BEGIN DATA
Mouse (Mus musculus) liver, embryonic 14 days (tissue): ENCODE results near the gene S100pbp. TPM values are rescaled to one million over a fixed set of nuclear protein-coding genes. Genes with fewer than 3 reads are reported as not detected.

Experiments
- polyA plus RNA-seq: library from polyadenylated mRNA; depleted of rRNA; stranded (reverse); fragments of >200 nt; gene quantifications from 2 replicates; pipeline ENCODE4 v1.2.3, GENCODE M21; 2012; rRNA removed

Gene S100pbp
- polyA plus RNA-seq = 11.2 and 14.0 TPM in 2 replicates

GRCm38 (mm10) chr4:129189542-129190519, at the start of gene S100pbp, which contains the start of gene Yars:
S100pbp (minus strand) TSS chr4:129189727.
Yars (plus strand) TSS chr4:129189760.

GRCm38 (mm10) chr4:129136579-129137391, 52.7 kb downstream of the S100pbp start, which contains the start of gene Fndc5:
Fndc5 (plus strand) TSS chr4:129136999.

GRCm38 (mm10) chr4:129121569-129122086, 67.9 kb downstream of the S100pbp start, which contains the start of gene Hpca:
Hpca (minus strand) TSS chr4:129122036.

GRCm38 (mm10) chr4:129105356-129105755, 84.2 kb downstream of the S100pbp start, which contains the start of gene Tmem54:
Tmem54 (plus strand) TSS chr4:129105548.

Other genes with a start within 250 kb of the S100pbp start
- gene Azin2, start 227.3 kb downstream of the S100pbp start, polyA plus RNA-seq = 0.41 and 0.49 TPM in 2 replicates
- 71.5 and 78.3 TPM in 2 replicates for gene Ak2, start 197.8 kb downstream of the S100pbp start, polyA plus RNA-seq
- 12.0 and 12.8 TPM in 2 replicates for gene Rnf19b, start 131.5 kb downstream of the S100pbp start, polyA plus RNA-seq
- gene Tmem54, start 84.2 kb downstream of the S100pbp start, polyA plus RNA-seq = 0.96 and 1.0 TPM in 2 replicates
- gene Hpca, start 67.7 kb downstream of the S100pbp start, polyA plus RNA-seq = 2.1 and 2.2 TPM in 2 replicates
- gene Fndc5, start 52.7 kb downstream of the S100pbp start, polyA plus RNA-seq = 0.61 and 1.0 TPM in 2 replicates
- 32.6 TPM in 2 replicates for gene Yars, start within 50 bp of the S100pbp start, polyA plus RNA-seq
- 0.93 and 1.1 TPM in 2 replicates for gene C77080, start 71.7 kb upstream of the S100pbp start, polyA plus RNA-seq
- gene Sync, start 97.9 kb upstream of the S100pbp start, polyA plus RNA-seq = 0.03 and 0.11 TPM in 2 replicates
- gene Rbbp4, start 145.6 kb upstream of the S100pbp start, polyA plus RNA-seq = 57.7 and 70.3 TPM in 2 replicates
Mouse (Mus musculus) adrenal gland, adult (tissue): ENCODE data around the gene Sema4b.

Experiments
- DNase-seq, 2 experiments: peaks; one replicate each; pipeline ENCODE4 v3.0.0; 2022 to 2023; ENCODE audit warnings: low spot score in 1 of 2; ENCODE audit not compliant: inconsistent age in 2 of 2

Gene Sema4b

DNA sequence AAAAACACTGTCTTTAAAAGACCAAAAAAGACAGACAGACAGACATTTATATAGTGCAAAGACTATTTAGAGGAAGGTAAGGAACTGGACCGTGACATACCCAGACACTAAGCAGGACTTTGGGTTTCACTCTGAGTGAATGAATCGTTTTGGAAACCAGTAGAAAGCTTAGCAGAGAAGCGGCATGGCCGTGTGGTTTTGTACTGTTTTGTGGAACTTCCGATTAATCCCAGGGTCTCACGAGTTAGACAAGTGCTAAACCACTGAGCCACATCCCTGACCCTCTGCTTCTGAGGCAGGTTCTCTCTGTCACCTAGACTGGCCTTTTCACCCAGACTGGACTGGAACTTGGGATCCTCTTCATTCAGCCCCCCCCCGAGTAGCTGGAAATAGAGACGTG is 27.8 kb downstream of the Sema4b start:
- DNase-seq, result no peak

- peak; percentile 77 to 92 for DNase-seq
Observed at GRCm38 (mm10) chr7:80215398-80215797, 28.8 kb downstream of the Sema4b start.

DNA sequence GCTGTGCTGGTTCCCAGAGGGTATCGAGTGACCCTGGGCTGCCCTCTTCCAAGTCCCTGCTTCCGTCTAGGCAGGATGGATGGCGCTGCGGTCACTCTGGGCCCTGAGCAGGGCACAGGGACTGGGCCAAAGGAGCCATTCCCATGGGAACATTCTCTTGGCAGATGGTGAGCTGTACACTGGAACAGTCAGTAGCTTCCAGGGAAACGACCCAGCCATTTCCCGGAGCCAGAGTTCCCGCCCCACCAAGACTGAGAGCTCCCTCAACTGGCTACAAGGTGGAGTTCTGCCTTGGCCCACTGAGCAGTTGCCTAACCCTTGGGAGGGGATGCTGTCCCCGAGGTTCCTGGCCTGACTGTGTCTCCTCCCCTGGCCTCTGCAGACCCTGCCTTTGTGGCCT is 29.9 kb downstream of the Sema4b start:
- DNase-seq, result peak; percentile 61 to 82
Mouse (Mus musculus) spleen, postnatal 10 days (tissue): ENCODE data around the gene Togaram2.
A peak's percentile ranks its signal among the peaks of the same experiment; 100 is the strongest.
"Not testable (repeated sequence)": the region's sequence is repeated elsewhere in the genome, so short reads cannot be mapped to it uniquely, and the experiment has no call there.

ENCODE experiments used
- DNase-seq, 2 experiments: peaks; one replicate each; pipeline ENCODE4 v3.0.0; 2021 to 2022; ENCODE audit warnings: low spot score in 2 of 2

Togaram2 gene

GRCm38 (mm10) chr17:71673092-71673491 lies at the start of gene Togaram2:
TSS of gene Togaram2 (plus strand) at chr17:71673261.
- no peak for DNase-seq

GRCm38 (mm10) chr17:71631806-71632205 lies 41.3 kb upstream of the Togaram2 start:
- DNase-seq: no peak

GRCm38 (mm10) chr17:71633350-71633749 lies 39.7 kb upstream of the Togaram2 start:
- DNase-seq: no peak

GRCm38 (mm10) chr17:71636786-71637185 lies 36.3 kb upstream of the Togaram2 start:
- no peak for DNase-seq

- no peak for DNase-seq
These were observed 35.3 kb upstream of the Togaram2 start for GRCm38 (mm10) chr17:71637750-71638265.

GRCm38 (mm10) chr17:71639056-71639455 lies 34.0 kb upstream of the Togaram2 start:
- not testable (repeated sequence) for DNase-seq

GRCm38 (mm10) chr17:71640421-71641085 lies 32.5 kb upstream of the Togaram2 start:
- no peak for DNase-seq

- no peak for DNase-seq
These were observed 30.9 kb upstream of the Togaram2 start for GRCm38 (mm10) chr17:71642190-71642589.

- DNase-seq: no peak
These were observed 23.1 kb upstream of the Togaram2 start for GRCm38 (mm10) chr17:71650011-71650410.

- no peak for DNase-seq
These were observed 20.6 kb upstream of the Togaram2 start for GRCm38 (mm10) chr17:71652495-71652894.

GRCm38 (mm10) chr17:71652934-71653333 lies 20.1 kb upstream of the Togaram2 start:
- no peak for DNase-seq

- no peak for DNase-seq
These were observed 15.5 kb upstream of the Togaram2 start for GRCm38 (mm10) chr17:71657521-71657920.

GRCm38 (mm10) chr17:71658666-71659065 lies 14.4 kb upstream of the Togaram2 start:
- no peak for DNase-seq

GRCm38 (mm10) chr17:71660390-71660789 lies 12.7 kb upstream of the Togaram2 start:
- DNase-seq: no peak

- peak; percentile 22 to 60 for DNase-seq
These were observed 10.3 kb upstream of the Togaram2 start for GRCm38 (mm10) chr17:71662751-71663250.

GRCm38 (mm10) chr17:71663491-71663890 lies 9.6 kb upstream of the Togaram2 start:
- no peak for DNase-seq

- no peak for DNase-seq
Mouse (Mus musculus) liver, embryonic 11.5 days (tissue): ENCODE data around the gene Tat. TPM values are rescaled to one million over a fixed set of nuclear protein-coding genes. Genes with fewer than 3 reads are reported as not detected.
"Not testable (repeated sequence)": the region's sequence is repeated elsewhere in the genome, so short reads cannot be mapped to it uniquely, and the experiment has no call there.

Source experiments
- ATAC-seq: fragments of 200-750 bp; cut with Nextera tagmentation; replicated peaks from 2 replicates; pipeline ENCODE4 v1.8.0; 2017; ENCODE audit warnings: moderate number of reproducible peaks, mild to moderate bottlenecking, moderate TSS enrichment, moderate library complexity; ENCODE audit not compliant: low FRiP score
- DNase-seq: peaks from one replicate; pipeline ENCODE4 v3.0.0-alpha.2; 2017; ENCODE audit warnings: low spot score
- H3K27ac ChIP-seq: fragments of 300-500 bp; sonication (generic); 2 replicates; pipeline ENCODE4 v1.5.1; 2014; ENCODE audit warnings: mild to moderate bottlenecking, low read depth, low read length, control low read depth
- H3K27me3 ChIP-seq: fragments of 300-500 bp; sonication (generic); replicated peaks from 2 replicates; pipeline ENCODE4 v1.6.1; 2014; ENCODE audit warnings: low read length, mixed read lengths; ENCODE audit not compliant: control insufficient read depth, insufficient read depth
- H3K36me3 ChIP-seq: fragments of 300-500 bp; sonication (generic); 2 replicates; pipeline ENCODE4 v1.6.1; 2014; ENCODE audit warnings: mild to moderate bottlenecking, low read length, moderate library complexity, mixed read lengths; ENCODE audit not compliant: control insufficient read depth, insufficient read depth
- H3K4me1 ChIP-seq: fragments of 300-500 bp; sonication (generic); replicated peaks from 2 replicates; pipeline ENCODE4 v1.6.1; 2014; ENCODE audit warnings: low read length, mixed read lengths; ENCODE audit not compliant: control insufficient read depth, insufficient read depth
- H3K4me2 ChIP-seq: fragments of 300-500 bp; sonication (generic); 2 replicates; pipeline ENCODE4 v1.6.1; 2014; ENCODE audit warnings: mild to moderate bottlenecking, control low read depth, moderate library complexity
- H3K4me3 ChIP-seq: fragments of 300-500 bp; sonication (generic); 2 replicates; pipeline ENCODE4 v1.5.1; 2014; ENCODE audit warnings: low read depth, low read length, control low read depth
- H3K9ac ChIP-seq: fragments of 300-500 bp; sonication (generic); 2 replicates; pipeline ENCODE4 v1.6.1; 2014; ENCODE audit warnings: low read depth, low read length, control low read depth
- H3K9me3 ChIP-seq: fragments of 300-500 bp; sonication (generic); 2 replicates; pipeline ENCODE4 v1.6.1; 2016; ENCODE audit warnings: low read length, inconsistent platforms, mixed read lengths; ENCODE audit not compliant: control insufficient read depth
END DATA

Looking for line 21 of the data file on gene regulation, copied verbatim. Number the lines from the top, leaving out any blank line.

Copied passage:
- gene Fndc5, start 52.7 kb downstream of the S100pbp start, polyA plus RNA-seq = 0.61 and 1.0 TPM in 2 replicates